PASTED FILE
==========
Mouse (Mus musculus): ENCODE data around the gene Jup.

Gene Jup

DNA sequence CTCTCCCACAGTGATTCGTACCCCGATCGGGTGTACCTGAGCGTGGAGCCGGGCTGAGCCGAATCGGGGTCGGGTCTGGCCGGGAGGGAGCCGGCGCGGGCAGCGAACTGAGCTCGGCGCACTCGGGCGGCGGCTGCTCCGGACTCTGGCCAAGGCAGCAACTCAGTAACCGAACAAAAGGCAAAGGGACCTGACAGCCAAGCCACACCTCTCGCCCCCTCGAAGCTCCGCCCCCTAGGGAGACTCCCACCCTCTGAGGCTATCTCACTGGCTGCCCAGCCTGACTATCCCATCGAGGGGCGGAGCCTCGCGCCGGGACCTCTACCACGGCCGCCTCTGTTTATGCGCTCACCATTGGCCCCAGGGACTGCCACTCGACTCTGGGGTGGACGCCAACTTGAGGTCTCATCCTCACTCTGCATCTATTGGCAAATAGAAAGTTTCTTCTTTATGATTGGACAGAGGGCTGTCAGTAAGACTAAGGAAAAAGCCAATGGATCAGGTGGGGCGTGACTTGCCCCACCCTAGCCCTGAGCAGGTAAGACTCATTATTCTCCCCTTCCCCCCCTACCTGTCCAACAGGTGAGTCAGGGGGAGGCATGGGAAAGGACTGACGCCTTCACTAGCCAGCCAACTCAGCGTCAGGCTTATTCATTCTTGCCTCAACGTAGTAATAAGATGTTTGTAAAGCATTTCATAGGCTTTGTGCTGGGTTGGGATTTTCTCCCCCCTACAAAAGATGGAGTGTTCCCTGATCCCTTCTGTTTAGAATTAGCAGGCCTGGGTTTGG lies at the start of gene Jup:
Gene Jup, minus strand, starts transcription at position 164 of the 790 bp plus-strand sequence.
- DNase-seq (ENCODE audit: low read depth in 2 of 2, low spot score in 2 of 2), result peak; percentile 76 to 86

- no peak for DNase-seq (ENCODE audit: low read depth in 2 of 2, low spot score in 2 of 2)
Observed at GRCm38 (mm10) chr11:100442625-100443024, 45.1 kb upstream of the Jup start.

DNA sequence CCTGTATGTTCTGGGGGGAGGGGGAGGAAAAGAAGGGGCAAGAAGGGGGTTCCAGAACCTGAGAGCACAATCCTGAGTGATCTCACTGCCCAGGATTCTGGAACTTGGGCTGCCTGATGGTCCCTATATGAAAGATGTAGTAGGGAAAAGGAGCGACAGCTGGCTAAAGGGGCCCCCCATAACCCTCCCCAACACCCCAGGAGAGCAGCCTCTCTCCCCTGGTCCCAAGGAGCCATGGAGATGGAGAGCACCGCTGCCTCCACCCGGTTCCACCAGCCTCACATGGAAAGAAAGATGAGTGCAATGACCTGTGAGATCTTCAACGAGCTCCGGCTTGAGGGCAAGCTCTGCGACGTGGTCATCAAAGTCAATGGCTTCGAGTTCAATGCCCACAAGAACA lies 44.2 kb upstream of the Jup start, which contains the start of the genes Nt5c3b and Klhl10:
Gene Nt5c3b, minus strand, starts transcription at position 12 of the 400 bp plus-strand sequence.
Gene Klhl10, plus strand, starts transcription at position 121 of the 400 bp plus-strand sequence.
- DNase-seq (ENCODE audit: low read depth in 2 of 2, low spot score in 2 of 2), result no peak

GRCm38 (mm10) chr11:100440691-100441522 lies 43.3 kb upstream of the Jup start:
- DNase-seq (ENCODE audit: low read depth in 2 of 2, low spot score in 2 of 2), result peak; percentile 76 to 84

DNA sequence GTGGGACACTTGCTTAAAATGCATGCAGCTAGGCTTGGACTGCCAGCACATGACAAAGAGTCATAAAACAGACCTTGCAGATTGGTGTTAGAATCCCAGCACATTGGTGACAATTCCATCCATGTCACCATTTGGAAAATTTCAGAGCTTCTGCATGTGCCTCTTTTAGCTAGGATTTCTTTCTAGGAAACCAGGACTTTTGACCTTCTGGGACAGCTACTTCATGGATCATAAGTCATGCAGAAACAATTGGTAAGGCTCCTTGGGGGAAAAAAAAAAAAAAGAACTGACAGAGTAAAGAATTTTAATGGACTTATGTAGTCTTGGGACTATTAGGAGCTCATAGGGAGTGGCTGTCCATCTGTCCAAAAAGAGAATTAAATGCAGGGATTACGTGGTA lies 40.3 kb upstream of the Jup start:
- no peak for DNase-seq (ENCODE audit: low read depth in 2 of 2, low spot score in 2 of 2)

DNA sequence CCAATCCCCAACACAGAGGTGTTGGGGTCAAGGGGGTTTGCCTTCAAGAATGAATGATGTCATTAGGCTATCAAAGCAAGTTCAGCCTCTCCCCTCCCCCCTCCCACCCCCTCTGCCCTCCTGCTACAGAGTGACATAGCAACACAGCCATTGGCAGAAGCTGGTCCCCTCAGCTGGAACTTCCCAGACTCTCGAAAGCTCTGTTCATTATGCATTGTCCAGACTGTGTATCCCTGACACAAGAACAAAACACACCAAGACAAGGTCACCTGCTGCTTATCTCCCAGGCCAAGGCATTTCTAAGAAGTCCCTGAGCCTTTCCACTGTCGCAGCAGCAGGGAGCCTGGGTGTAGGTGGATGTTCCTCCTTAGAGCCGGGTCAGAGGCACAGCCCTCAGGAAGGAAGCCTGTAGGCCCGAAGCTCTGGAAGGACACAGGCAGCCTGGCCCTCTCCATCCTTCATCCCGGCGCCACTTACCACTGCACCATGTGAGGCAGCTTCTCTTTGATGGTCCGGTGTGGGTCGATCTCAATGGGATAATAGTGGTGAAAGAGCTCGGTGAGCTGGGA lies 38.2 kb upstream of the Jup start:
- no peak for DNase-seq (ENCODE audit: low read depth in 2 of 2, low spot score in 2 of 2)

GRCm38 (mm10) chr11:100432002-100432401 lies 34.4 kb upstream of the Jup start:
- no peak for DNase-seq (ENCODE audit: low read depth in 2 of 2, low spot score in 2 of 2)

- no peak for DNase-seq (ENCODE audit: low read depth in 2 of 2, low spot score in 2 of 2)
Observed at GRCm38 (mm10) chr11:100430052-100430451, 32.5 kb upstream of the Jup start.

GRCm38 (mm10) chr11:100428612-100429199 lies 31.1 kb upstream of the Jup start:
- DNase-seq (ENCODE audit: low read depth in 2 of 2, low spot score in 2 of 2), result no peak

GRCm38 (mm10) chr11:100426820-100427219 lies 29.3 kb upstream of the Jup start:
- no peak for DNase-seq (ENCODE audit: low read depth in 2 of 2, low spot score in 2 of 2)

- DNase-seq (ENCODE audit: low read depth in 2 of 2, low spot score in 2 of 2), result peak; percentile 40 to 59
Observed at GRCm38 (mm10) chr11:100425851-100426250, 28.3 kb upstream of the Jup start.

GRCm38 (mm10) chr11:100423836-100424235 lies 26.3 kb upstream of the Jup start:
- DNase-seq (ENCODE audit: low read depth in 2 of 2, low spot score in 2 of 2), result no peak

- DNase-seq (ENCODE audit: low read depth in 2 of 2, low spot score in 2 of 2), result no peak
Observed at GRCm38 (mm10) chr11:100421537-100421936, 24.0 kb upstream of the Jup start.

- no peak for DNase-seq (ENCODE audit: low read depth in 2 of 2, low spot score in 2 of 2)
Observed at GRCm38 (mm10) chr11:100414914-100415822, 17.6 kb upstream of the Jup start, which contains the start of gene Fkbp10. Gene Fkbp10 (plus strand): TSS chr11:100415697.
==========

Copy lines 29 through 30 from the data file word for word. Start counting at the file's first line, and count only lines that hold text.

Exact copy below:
- DNase-seq (ENCODE audit: low read depth in 2 of 2, low spot score in 2 of 2), result no peak

- DNase-seq (ENCODE audit: low read depth in 2 of 2, low spot score in 2 of 2), result no peak